I’m Sorry I Ruined Dave’s Vacation :)
I will quickly respond to David’s post.
Like David, I’ve stated my support for protecting homeowners from spurious appraisal increases. I definitely believe that this is a problem. But I cannot defend Dave’s protectionist sentiment. Property tax rates should be set at a flat rate, dependent upon the fair value of the home, and not a flat nominal amount that is independent of home value. David is basically advocating that new homeowners should subsidize existing homeowners, whose property taxes are fixed at the rate at which they originally purchased their home. So homeowners like David are grandfathered into a nice little tax haven with this legislation.
Here are some hypothetical tax issues David might also support, based on his logic.
A 20-year-old pays $1,000 in income taxes on his $20,000 salary in 2008. Therefore, he should pay $1,000 in income taxes in 2030, even though he is then making more than $500,000 per year.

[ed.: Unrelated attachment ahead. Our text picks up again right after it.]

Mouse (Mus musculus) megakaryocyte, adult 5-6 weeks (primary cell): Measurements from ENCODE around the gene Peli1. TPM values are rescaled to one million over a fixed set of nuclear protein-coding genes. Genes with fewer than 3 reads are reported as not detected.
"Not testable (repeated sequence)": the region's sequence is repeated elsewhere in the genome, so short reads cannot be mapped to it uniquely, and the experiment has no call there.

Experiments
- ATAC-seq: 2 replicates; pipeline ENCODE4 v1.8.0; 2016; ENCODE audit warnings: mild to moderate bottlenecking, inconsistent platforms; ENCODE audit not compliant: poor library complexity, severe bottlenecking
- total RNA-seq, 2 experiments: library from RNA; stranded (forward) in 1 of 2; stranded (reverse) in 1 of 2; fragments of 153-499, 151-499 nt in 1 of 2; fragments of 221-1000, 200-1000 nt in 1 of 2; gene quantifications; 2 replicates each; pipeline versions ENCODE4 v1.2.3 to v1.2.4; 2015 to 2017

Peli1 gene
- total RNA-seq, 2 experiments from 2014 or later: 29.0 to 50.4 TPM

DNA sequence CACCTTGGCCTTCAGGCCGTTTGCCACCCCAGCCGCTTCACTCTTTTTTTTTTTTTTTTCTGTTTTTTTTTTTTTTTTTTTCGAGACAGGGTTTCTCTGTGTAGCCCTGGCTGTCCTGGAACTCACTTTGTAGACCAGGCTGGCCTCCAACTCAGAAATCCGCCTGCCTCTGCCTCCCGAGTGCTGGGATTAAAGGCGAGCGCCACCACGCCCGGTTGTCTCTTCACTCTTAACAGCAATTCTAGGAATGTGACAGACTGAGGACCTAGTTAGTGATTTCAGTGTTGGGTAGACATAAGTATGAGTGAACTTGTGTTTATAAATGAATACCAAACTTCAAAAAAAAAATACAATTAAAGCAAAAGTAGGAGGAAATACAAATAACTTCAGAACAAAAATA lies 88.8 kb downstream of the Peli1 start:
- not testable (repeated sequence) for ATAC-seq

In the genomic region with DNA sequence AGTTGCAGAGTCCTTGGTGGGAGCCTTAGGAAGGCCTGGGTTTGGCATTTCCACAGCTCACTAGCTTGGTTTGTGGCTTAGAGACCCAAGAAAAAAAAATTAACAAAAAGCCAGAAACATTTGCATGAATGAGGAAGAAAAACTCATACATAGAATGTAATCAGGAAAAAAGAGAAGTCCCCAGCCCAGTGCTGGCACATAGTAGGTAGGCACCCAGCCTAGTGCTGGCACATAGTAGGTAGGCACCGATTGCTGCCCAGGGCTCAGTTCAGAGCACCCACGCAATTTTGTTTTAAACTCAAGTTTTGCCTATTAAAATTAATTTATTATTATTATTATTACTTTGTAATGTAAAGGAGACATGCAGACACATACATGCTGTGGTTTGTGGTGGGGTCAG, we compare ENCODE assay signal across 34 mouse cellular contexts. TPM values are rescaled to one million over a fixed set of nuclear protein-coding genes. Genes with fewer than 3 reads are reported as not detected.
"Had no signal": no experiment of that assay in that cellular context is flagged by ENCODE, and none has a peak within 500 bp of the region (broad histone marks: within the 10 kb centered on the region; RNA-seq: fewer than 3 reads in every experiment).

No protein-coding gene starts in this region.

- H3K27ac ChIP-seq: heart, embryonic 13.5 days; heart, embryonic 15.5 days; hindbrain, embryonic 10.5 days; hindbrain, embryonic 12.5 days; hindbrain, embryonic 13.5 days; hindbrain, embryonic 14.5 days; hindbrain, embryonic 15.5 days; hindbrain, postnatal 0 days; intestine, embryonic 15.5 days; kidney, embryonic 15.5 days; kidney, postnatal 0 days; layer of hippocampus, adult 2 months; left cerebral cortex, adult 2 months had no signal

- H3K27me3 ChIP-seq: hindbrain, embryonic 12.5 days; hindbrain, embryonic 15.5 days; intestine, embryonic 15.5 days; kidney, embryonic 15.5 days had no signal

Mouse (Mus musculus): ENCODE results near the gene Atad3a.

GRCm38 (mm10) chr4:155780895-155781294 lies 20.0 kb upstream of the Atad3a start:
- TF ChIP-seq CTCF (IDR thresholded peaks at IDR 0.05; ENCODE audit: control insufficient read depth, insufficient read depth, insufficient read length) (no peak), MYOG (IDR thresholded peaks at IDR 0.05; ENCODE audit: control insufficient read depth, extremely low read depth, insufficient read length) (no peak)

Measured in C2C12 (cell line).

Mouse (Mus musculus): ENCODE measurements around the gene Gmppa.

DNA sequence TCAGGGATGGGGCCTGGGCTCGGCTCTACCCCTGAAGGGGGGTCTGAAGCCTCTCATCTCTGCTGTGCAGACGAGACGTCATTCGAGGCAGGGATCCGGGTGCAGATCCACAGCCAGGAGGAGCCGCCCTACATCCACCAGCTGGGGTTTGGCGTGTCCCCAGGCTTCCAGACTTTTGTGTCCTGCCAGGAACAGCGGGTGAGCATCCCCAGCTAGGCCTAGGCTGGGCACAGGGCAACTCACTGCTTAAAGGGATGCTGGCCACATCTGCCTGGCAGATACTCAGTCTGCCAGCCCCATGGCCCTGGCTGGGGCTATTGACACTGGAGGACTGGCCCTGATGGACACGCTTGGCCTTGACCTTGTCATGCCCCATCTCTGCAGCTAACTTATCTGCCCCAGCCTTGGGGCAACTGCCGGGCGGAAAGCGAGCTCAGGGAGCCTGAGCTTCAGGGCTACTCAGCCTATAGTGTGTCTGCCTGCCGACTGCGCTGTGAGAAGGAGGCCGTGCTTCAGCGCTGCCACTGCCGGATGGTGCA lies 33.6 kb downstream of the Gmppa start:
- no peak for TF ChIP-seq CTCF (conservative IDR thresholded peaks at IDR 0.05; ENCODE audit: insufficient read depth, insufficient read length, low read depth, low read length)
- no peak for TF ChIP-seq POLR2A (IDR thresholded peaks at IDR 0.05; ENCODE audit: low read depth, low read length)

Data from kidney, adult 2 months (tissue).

A woman bought a personal computer in 1985 for $5,000, paying $500 in sales taxes. So she should pay $500 in sales taxes on the computer that she bought this year for $800.
You can see how this makes little sense for other forms of taxation. I have no problem with indexing property values to inflation or another metric so that only real appraisal gains are taxed. But in my opinion, David’s idea is not a fair solution in general. Regardless of whether property assessments were intended to lead to tax increases, it doesn’t mean that they shouldn’t.